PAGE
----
The Quarterly of the Texas State Historical Association, Volume 13, July 1909 - April, 1910 Page: 64
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Texas Historical Association Quarterly.
stances to my dear, only brother. Father and I commence board-
ing at Mr. Whiteside's-in a few days father takes sick-he took
my hand and with tearful eyes said-"I fear we have been here
too long"-what a volume did these few words speak to my soul!
upon which a deadly apathy had seemed to have siezed. I did
not weep I did not speak--but stood alone like a blasted trunk
already stripped of its branches braving the thunderbolts heedless
of the storm--with the attention of the Dr. and timely use of
restoratives he is stirring about in a week's time. Isack B. Desha
is lying in the house at same time sick and a prisoner-he had
been apprehended some weeks previous for the murder of a ,Mr.
Early from Ohio whom he followed to this country for his
money they land on our league at the mouth of the San Jacinto
last spring when we were at work there-they then came on to San
felipe where they remained till we arrived Desha called himself
Parker. He and Early then started alone for San Antonio-at Gon-
zales (90 miles from Sanfelipe) Desha was alone-staid a few
days there and went on to San Antonio-returned to Sanfelipe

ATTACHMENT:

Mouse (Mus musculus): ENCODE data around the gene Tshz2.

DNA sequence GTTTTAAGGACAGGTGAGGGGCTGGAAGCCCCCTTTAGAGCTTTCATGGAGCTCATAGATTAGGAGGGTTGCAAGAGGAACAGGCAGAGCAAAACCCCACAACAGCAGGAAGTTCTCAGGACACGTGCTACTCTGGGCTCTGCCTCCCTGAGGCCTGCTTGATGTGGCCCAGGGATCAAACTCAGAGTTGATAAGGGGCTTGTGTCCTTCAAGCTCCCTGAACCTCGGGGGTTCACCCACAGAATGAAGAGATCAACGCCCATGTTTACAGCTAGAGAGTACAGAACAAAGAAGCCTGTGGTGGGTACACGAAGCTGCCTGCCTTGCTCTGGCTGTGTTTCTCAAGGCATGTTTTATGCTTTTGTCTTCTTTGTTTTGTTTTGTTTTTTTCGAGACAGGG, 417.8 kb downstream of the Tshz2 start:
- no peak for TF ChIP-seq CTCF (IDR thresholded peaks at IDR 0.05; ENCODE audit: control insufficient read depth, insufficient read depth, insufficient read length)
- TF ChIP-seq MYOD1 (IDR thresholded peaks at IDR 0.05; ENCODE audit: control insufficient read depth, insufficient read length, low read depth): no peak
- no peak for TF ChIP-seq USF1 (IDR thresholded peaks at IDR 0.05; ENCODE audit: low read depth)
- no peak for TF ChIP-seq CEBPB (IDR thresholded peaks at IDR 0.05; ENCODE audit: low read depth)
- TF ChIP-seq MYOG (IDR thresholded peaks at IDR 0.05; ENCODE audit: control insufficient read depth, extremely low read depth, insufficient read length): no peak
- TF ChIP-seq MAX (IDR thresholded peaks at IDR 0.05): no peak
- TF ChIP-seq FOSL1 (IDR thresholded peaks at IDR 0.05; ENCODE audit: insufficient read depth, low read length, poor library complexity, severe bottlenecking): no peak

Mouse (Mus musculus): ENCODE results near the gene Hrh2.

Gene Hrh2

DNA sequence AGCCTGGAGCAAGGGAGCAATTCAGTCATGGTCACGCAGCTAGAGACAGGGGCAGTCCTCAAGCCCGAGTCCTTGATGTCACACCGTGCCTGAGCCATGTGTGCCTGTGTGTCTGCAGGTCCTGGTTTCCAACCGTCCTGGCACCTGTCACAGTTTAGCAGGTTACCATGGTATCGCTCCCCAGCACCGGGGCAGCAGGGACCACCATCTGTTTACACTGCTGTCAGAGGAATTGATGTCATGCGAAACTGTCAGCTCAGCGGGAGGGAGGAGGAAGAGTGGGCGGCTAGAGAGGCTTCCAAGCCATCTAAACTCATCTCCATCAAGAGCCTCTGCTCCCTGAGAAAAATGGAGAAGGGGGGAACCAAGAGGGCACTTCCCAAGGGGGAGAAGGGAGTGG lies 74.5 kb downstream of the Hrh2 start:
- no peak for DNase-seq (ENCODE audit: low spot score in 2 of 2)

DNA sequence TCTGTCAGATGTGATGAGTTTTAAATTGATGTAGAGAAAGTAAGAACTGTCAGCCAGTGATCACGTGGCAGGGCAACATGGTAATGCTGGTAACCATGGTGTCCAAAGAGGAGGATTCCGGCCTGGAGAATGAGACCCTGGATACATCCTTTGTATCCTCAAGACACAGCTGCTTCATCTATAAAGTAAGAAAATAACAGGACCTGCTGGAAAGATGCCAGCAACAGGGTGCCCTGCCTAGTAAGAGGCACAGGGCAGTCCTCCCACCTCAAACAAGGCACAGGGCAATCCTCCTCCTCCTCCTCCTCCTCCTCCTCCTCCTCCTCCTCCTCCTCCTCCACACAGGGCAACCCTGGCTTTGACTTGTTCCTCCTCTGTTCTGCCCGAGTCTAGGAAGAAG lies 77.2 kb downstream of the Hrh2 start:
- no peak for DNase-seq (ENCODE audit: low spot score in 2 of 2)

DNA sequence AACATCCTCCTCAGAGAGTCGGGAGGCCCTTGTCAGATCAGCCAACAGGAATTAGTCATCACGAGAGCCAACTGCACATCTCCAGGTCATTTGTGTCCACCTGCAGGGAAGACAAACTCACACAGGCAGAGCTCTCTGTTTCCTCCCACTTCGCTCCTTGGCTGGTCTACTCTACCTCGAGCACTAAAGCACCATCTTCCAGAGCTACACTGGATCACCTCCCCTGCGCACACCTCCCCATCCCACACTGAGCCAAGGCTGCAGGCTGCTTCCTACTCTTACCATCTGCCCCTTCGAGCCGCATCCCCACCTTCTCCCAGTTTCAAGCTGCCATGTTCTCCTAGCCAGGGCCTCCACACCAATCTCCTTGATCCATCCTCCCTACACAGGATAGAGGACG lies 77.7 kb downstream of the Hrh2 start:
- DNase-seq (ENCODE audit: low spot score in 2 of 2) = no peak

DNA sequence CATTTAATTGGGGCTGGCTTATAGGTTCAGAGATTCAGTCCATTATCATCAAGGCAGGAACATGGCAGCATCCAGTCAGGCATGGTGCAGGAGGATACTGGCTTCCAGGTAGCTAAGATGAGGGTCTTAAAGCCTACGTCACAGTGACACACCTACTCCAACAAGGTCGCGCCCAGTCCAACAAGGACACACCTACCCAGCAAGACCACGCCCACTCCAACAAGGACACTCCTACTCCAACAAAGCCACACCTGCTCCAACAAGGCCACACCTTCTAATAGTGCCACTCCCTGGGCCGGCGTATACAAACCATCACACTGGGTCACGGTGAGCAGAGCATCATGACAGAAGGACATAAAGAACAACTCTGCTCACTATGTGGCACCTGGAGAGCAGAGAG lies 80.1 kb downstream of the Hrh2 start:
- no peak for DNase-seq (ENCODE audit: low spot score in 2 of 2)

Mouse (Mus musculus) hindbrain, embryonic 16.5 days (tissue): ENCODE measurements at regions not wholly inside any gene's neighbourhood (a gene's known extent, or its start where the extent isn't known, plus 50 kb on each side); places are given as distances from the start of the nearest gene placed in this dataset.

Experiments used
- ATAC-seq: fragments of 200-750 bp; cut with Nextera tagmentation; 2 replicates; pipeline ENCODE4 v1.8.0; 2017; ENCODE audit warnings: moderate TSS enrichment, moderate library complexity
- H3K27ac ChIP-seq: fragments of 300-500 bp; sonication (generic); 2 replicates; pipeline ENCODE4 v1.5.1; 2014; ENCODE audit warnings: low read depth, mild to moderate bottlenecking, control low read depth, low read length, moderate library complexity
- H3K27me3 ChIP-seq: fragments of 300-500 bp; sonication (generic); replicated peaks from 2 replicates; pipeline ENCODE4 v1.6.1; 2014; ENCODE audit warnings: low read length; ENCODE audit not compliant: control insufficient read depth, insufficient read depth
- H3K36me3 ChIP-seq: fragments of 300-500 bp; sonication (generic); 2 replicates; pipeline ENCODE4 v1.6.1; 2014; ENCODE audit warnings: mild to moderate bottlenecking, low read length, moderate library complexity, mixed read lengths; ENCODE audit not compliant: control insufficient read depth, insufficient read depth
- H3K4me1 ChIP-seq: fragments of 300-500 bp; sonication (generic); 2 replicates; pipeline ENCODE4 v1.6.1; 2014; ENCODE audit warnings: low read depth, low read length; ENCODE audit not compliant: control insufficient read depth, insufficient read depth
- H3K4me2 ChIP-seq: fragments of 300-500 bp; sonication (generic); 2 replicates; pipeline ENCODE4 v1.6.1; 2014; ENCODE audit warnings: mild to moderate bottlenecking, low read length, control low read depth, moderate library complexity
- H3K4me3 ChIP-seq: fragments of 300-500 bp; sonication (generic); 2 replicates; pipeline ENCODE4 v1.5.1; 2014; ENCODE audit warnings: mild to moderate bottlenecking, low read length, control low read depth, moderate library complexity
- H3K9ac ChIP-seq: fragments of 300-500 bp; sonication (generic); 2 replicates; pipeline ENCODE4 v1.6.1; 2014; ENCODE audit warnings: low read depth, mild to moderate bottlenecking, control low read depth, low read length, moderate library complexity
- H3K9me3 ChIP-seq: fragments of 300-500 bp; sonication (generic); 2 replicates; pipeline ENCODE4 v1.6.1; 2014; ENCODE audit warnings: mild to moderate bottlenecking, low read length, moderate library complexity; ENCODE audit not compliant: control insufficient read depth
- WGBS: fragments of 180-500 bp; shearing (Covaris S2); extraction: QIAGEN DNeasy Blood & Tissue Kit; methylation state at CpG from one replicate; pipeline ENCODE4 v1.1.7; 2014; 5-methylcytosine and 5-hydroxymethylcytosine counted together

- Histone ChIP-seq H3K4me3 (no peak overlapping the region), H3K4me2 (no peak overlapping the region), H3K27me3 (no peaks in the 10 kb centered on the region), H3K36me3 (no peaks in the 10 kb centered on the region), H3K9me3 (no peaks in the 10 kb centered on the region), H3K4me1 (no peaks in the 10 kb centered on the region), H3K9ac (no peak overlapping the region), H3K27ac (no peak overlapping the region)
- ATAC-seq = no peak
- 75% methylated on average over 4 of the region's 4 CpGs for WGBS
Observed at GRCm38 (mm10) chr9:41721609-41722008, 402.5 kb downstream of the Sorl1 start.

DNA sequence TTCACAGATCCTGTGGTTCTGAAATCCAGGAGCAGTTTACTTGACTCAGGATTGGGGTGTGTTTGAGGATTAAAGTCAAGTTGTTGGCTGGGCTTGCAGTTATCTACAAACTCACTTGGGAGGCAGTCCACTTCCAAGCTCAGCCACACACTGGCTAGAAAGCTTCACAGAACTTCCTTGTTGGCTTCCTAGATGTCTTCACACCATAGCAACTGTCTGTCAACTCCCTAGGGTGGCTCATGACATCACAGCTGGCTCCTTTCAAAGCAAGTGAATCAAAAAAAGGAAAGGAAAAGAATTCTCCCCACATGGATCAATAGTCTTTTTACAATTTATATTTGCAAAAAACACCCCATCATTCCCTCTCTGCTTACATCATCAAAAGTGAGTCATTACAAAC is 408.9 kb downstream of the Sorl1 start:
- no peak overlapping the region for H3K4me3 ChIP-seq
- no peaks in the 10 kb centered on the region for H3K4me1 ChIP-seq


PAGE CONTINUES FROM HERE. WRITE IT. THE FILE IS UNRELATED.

sick-told different tales as to Early and was shortly after appre-
hended. On the 23rd father is able to ride about sunset same
day we start for San Antonio-father with a brace of pistols and
I with a rifle leading a pack mule-we travel by moonlight till
one o'clock and lay down in the prairie till morning about mid-
day reach Judge Cumming's on the Colorado-father is quite ex-
hausted and overcome by the excessive heat of the sun remain
here till next day. Judge has a fine young orchard of peach trees-
peaches just ripening-has a rich and valuable farm prairie; and
bottom land finely timbered. Start again-cross the Colorado-
this is another rapid stream somewhat less than the Brazos-and
very seldom overflowing its banks-it is a much shorter river than
the Brazos and the country much healthier-we put up at Mr.
Beeson's-this part of the Colorado is about 25 miles from the
Brazos and becoming quite populous as well as the last named
stream it has a grist mill on it and the frame of a saw mill-
meet with a large company of Tonkaway Indians at Beeson's--a
friendly small tribe. Journey on thro prairie land five miles to
Scull creek-so called from a murder there committed 6 or 7
years since-find no water a dismal savage looking place-turn
my head around and see an Indian with his rifle close up behind
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Texas State Historical Association. The Quarterly of the Texas State Historical Association, Volume 13, July 1909 - April, 1910, periodical, 1910; Austin, Texas. (texashistory.unt.edu/ark:/67531/metapth101051/m1/72/: accessed May 24, 2018), University of North Texas Libraries, The Portal to Texas History, texashistory.unt.edu; crediting Texas State Historical Association.